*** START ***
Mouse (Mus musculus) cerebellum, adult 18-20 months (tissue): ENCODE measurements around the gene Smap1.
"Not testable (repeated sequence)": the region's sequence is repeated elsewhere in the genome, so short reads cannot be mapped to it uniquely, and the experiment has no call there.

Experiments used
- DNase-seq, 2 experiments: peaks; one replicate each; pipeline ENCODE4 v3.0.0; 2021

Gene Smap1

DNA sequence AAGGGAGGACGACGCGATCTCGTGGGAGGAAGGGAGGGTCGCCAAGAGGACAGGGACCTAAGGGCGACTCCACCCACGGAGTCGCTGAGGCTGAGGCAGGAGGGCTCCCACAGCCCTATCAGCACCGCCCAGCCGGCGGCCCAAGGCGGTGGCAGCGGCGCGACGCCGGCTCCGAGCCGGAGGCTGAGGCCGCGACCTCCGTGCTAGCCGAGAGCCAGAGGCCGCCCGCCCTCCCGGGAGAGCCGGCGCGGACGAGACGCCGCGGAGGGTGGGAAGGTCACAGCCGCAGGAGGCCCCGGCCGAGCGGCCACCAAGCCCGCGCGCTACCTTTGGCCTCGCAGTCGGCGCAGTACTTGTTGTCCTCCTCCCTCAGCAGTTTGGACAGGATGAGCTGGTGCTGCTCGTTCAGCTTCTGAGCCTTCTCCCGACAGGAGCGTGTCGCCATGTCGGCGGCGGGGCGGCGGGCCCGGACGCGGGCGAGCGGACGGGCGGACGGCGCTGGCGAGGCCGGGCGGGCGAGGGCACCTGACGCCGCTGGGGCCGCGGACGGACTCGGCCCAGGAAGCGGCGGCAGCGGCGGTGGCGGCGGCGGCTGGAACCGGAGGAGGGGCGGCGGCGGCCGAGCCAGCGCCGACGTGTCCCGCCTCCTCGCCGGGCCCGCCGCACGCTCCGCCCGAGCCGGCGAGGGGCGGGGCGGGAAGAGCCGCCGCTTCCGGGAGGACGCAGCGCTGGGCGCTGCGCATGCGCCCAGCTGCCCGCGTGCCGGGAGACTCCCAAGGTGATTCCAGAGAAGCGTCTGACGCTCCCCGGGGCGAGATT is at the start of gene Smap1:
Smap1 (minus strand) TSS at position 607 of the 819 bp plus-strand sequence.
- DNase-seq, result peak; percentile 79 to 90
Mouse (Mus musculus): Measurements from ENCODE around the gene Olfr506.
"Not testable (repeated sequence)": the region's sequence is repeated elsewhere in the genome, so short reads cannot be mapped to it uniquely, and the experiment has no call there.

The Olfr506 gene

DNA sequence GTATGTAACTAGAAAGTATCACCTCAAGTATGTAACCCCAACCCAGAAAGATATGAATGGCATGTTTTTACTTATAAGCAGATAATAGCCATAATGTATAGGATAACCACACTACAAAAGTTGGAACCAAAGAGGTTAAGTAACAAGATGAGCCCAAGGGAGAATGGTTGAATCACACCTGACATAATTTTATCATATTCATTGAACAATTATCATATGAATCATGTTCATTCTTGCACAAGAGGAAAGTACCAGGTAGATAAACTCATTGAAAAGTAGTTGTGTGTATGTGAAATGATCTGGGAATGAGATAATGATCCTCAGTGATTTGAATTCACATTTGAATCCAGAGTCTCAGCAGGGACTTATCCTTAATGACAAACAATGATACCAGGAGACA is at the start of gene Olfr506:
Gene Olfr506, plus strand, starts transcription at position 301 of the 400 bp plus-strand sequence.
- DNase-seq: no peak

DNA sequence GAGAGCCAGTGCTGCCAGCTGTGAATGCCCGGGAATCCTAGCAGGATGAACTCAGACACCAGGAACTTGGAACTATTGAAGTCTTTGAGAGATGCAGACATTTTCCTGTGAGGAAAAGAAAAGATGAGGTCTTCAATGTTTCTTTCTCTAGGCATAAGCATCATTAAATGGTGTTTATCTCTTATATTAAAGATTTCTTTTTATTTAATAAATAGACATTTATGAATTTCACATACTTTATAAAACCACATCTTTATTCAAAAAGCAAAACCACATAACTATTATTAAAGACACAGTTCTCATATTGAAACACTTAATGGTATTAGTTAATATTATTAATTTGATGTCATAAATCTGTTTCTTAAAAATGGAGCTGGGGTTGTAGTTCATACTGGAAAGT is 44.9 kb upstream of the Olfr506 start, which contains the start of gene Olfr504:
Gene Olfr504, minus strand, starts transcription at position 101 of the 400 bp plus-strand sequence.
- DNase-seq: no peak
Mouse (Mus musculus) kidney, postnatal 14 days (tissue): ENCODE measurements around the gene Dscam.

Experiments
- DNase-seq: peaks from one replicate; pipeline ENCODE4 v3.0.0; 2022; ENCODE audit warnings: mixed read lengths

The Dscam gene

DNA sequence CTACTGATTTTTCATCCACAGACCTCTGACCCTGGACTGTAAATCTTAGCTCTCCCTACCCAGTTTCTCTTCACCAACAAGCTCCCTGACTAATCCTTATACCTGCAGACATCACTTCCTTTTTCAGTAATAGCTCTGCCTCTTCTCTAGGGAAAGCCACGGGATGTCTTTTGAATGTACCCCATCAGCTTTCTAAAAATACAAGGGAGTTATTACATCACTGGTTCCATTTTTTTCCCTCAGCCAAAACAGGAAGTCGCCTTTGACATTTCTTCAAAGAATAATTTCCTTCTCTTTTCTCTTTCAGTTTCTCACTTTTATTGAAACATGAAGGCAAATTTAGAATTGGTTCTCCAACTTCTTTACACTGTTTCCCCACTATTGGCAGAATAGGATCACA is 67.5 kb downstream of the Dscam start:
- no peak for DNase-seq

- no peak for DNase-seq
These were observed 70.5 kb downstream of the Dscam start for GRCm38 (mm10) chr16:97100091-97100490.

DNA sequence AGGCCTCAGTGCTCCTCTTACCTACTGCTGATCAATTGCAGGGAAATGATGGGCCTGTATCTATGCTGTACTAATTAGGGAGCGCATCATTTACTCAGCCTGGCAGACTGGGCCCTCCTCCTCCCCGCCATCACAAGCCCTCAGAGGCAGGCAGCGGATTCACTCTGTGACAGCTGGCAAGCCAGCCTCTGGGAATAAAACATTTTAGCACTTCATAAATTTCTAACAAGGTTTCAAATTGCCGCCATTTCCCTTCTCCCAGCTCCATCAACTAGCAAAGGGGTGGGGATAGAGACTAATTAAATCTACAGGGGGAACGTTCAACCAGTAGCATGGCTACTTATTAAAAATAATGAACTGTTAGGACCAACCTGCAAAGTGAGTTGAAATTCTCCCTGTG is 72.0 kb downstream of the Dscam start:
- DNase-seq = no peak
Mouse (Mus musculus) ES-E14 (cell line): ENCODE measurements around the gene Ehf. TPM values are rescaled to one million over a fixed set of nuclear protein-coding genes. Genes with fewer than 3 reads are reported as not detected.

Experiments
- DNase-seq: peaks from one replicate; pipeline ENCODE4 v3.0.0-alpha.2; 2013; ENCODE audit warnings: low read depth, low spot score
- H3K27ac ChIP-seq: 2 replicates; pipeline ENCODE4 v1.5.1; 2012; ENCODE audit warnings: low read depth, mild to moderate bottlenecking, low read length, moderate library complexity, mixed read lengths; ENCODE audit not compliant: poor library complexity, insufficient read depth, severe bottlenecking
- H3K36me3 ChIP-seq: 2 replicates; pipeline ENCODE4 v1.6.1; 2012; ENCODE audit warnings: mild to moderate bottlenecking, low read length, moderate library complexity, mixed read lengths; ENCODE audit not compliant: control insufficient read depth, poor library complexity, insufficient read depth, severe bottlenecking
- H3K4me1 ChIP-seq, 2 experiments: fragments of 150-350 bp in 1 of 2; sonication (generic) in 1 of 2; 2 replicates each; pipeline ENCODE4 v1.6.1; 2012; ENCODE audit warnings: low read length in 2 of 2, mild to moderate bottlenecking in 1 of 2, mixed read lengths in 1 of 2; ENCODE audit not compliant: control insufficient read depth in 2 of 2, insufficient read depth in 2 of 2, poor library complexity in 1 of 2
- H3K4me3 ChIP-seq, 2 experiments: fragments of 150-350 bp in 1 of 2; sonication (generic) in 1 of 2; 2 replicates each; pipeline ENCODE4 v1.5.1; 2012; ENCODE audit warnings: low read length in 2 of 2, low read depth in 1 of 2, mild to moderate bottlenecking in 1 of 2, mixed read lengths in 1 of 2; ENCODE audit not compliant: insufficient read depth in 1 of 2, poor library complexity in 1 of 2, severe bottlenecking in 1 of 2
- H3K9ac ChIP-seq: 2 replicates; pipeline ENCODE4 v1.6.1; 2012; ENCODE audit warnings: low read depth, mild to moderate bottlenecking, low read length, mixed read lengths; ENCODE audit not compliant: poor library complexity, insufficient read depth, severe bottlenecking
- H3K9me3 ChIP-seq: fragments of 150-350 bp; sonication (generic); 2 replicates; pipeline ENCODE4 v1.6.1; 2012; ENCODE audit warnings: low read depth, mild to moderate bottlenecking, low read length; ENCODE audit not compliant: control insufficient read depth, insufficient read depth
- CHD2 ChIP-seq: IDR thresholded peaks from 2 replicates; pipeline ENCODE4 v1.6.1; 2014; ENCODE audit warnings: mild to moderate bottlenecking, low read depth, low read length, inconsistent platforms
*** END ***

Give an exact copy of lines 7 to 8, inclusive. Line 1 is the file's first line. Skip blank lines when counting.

Smap1 (minus strand) TSS at position 607 of the 819 bp plus-strand sequence.
- DNase-seq, result peak; percentile 79 to 90